As a kid, I read to escape a less than ideal reality. I read behind sofas, in closets with a flashlight, under the covers with flashlight, in tents at the summer camps to which I was sent. I wasn't choosy as I am now. I read everything--even the otherwise forbidden comic books on rainy days at camp. I was amused and thrilled, too, when I discovered how much Marvel had ripped off from Greek mythology and from the thousand page book called Fairy Tales of All Lands which I had plowed my way through during my bout with the German Measles. Later, my parents assured me that I had "ruined my eyes" by doing so--along with all that "reading in the dark"--although, the fact was my father couldn't see his hand in front of his face without his glasses. Heredity probably had more to do with my nearsightedness.
I read in corners of bars, out of the way of the staff and the feet of patrons, in the
West Indies, where
my mother went for her health during the winter. I fished books out of
wastebaskets in the sitting room of the Hotel St.
Lawrence, which has probably fallen into the sea by now, or been replaced by a
mega-story Sheraton. That was how I found The Tales of Hoffmann, The
Daughter of Time, and many books by Georgette Heyer, mother of the
fan fic Jane Austen, and Jean Plaidy, who wrote many, many historicals, which
even at thirteen I found rather dull, but read because they were historical. There were also books which scared
me to death, like Something of Value, full of race hatred, murder
and torture. (Don’t think ETA Hoffmann didn’t scare me, too. I was as
frightened by the idea of a young woman who would die if she sang, as I was by the real-life Mau-Mau.)
We had one used book store in my small home town with a grumpy old proprietor and his even grumpier fat old gray cat, who mauled me every time I tried to pet him. Despite the efforts of both owner and his cat to discourage me, I haunted the place, poking through the shelves, sitting on the bare boards and reading. I found Victorian and Edwardian novels. Their slow pace, elegant descriptive paragraphs and carefully crafted world creation drew me down like quick sand.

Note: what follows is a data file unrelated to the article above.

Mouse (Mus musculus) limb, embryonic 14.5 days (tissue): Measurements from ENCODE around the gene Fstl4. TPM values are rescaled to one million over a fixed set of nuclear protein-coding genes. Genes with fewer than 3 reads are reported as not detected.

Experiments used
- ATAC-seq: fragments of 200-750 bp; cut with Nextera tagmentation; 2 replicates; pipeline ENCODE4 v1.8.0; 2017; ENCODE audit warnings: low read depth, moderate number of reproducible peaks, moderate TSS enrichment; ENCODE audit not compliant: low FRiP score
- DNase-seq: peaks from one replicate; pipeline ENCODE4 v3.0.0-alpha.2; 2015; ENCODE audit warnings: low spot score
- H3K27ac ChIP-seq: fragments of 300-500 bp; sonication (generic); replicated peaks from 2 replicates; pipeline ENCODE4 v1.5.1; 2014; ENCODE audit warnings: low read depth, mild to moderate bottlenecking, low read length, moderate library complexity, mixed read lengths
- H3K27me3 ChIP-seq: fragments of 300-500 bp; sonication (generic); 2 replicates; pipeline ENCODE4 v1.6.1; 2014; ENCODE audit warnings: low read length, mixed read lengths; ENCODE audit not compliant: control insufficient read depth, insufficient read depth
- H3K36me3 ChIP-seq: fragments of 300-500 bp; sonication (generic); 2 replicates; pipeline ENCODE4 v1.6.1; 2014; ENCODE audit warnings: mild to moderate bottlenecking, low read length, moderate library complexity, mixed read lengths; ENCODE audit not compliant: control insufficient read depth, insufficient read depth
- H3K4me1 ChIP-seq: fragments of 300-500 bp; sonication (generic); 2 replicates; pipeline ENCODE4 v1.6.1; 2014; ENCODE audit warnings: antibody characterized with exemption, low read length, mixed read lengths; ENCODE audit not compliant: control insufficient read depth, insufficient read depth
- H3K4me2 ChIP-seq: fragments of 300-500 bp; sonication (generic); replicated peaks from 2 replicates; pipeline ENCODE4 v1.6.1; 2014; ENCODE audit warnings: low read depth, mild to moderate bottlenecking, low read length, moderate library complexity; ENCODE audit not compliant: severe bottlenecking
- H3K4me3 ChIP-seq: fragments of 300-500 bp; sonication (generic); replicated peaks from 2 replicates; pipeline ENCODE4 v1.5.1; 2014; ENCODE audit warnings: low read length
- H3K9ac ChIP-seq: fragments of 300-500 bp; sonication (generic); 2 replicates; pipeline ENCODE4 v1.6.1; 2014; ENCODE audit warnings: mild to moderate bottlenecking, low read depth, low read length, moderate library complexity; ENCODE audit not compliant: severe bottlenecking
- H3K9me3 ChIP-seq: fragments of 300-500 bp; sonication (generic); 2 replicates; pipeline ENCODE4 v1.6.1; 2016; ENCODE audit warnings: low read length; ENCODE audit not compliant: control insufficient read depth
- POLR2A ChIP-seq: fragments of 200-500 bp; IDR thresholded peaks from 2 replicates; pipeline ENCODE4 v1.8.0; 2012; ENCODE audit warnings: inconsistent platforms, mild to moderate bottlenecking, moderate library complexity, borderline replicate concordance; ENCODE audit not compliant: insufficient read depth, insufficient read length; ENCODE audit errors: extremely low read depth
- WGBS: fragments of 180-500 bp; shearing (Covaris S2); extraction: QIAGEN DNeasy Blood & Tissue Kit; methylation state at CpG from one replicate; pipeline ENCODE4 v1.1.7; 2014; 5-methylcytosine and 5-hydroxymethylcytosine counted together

My parents both brought their childhood libraries with them, and I read Tom Swift and An Indian Boyhood by Charles Eastman which belonged to my father. The Water Babies by Charles Kingsley and Kidnapped and all those Twin books (Colonial Twins, Scotch Twins, Cave Twins ad infinitum) which had belonged to my mother.
I still read in the bathtub. Did you know you can take an e-reader into the tub if you plastic bag and seal it? A long time ago, I had a Rocket with a back light, so I've continued the practice of reading while others sleep. I like to read at night, which I do more and more as I grow older. It's a perfect time, quiet, and with no interruptions except for the cats, who can still drop their fannies unerringly upon the one paragraph I'm trying to get through. Still, a cat in lap, a cup of chamomile tea and a good book in hand are just about perfection.
In the '90's, with my sweet Hammie
Thanks so much, Ginger, for hosting me on Dishin' It Out, and, from my Possum Tracks blog, on your Sunday Snippets & Stuff blog. Maybe we'll all work together again, us BWL writers. In the meantime:
Onward, Into the Fog!